Friday, November 16, 2007

The Daring Book for Girls: Don't Judge This Book By its Cover

Not that it's a bad cover, mind you. I happen to like the nostalgic feel of it; the weighty look of the title makes me think I'm going to find a map for buried treasure inside, or a spell for turning the mean boy next door into a toad. But my tween daughters? They thought it looked "old." That was pretty much the final verdict for us and this book: I loved it, my girls - eh, not so much.

First my side of the story, because not only am I their mother and know what's best, but I'm bossier and have more cash.

When I first got The Daring Book for Girlsto review for the Parent Bloggers Network I felt like I had been transported back to my childhood. Everything from the typeface on the cover to the line drawings inside were reminiscent of a set of child encyclopedias I remember having as a little girl. Remember that? Before Wikipedia? It's hard to imagine having to look for information without a search box and a cursor.

And if I could sum up The Daring Book for Girls it would be this: It has virtually every nostalgic activity in it that a parent dreams of doing with their kids, but don't always have the time. From setting up a lemonade stand to planting a secret garden, from bird watching to making a wooden tree swing. Throw in some yoga positions, a few math tricks and a recipe for making fake blood, and you've pretty much got the perfect book for getting your kids away from the TV and actually doing something. Why, it even made me want to consider pulling myself away from the computer for a few minutes.

And now for my girls' opinions. Keep in mind that they're 9 and 11, and don't know what's good for them yet.

They're first comments, besides the one about the cover looking "old", were that all the illustrations looked "old." Oh, and all the activities looked like they were "from a long time ago" and the type used for the body copy looked like "something out of an old book."

Do you see a theme here?

And on some of these points, I tend to agree with them. Let me explain.

I'm an art director. I enjoy good design, I totally get and appreciate the feel the authors were trying to achieve with this book, and I think they succeeded. But that's not to say that tween girls, who love a good iPod commercial and covet Japanese manga books with their slick graphics and mod colors are going to appreciate a book that looks like a throwback to a 1940's Girl Scout handbook. No matter how many times I threaten to ground them.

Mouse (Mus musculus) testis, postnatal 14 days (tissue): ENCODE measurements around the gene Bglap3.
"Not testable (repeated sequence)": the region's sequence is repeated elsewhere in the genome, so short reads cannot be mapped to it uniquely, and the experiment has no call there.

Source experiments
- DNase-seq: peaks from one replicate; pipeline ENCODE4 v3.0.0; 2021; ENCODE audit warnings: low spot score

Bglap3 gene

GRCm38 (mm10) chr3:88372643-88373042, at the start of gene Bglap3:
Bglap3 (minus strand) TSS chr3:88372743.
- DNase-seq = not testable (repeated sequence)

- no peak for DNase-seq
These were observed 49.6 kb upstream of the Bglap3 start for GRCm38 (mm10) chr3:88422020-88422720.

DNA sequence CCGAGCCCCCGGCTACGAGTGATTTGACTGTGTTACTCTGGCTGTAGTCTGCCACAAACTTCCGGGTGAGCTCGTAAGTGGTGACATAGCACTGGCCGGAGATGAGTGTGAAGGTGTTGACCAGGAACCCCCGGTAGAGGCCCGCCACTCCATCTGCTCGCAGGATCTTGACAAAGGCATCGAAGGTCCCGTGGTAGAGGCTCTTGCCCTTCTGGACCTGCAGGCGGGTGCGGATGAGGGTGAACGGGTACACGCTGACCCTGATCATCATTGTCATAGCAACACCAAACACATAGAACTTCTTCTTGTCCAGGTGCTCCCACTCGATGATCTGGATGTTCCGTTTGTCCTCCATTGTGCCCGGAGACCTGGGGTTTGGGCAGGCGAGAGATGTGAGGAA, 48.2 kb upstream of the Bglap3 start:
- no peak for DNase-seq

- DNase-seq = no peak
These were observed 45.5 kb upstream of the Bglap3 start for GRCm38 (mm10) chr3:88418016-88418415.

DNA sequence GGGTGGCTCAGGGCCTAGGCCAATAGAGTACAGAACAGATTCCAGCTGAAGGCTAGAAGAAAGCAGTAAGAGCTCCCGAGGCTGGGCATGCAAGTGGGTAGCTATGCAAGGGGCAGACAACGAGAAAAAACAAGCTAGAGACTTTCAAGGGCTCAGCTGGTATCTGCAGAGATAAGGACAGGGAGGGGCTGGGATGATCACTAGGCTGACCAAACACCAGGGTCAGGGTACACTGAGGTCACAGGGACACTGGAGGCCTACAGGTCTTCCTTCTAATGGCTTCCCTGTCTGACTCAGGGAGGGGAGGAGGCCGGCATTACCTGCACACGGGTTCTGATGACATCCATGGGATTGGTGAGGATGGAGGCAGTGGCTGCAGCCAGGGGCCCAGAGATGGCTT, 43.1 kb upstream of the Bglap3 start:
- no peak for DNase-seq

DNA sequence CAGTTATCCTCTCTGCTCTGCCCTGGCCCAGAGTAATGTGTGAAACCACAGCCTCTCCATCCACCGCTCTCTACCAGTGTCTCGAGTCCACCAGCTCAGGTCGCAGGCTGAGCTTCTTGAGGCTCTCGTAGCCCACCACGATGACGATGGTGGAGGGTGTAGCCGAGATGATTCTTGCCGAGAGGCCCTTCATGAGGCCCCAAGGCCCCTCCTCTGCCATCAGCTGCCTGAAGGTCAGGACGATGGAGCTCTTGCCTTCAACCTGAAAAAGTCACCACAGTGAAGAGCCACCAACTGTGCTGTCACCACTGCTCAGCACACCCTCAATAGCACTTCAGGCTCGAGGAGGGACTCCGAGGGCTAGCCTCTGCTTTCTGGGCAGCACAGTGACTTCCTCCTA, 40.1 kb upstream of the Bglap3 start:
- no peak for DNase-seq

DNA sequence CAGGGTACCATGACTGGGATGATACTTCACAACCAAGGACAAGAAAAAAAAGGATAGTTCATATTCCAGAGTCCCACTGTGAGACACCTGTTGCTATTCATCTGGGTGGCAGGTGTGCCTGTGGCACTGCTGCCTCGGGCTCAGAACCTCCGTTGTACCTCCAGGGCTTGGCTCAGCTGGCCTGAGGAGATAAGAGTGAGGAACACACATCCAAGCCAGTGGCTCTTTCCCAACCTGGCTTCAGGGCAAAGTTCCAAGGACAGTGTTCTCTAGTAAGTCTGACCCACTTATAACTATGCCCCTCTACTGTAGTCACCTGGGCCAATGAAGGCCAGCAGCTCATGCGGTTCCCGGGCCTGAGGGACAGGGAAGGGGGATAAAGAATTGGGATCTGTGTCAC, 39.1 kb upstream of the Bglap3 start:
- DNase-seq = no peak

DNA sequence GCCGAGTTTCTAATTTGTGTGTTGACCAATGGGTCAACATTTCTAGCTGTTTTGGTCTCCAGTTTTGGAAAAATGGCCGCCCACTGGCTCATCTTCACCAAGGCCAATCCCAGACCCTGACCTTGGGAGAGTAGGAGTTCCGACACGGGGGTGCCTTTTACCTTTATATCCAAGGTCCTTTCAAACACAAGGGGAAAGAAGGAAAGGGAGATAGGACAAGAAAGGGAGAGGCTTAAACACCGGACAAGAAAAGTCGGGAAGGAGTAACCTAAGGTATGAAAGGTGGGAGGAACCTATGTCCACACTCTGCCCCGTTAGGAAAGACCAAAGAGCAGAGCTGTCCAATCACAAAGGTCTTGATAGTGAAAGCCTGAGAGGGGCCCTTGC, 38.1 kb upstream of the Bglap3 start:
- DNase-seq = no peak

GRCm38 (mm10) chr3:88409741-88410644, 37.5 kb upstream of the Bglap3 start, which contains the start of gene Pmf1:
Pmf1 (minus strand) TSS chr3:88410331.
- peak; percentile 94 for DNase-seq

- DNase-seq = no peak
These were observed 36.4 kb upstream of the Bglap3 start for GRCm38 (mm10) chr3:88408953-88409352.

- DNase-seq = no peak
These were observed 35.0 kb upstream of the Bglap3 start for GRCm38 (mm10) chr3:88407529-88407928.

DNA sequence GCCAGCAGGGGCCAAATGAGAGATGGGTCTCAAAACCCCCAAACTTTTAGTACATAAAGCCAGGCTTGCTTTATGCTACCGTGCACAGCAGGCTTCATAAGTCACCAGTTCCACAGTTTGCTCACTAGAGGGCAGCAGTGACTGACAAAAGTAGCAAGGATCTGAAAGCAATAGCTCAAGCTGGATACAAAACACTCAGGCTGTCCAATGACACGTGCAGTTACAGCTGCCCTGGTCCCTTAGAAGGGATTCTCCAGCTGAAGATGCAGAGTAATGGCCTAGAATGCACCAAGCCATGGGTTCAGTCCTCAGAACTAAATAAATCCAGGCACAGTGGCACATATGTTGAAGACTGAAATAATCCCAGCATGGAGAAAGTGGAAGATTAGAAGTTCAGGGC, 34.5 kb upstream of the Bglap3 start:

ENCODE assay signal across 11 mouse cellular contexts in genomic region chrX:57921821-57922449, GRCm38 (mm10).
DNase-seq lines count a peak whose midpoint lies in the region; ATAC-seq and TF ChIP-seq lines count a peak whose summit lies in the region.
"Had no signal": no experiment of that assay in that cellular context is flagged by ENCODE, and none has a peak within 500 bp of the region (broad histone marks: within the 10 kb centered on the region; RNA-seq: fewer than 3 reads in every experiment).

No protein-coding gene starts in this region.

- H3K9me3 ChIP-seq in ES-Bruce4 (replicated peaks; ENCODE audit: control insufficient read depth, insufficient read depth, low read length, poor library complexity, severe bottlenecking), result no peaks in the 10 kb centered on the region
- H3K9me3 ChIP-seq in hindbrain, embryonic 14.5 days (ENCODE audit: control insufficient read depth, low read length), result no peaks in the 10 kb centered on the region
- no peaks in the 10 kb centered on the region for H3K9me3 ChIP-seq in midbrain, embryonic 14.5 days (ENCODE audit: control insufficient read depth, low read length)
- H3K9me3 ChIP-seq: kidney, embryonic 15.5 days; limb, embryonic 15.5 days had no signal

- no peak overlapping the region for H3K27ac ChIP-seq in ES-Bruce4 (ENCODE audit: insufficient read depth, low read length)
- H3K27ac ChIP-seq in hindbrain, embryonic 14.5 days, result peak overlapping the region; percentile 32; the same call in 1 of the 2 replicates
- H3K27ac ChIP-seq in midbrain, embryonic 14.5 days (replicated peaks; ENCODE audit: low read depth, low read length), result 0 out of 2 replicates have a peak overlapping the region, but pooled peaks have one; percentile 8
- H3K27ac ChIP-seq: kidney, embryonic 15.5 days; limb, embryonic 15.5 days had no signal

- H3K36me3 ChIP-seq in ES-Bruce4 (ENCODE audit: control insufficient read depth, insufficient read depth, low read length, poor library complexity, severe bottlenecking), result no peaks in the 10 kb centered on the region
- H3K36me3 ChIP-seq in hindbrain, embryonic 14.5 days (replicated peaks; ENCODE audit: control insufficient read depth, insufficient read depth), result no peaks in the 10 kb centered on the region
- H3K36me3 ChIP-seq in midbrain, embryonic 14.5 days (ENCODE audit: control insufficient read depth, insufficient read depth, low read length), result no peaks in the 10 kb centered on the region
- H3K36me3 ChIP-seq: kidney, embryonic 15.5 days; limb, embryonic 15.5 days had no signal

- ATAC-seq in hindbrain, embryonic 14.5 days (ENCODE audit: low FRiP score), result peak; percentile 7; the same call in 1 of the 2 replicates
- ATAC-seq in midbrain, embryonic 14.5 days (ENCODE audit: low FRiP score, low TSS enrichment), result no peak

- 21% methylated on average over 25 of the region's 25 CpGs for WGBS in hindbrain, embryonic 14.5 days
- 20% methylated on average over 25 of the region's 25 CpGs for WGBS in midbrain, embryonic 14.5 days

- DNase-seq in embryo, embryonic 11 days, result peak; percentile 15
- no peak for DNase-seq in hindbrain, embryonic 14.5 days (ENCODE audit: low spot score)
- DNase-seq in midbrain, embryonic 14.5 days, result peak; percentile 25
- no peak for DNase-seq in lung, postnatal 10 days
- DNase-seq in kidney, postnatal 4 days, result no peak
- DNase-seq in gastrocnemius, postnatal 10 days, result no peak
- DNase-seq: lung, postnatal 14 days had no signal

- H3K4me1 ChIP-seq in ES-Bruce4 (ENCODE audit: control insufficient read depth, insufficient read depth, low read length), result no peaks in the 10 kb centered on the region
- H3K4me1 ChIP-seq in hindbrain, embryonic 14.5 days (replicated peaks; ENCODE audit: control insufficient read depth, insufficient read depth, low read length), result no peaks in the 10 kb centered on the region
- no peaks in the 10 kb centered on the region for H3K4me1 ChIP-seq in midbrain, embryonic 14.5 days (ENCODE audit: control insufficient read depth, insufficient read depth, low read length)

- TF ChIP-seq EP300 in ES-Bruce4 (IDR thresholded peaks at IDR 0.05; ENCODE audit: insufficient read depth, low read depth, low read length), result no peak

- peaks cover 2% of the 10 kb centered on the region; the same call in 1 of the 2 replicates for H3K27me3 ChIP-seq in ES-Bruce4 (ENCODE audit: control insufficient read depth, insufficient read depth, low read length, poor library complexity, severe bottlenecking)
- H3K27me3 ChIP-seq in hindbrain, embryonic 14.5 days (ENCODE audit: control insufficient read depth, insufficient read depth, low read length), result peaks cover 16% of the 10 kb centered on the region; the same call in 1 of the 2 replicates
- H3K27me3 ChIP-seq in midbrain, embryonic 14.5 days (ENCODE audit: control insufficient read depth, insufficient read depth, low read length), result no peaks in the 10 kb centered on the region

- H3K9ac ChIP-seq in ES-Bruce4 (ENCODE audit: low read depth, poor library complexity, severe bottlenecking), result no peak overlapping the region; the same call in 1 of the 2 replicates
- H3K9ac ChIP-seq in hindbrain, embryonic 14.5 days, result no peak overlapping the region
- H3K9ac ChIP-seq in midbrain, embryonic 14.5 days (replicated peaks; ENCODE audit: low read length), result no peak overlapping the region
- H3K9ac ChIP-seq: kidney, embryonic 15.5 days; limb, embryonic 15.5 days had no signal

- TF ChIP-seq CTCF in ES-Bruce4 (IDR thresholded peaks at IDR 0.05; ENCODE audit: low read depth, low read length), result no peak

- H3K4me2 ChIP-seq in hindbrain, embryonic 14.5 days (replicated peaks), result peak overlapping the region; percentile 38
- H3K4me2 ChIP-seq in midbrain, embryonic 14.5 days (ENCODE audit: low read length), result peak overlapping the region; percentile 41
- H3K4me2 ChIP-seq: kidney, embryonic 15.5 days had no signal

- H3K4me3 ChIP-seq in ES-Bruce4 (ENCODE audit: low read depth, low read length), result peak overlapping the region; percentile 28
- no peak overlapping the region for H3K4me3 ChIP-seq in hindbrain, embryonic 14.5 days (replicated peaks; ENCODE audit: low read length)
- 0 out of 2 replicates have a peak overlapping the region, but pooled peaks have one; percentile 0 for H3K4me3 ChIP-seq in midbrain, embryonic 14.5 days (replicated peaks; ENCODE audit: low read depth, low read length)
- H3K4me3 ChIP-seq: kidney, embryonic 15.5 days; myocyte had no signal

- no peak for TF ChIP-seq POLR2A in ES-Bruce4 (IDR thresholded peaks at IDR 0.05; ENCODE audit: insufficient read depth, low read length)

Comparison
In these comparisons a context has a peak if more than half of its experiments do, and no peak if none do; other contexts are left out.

And though we all know you can't judge a book by its cover, I think that it's hard to expect children, who are bombarded with such sophisticated visuals these days to look beyond first impressions. Even when I showed my nine-year-old the section on 'sleep-outs (which she's been wanting to do) she had a hard time getting past the vintage silhouette illustrations. And don't get me started on her comments about the campfire songs, but I can hardly blame her - Darling Clementine was rusty even when I was a little girl.

My 11-year old pondered the list of Books That Will Change Your Life, and while she was excited to see her favorites Harry Potter and Nancy Drew included, she pointed out that not a single book on the list took place in modern day. She just did a book report on The Sisterhood of the Traveling Pants and wrote that it "taught her about friendship and conflict resolution" - so where was a nod to the modern 21st girl in this list? She had me there.

In spite of all our disagreements, I still love The Daring Book for Girls, but I concluded that, at least in our case, the book is really for moms to use as a guidebook in seeking out activities that they might bring to the attention of their daughters. When I mentioned to my youngest that there was a recipe for making a vinegar and baking soda volcano, she wanted to take another look, and even flipped to the next page to peruse the Rules of Bowling. There might be hope yet.

I found this video just as I was writing this review, and it's late now but I'm going to show it to my girls tomorrow. For me, this really captures the spirit of he book, and I think seeing these activities in a modern context would make them much more appealing for my jaded, modern girls. They might just reconsider that sleep out...

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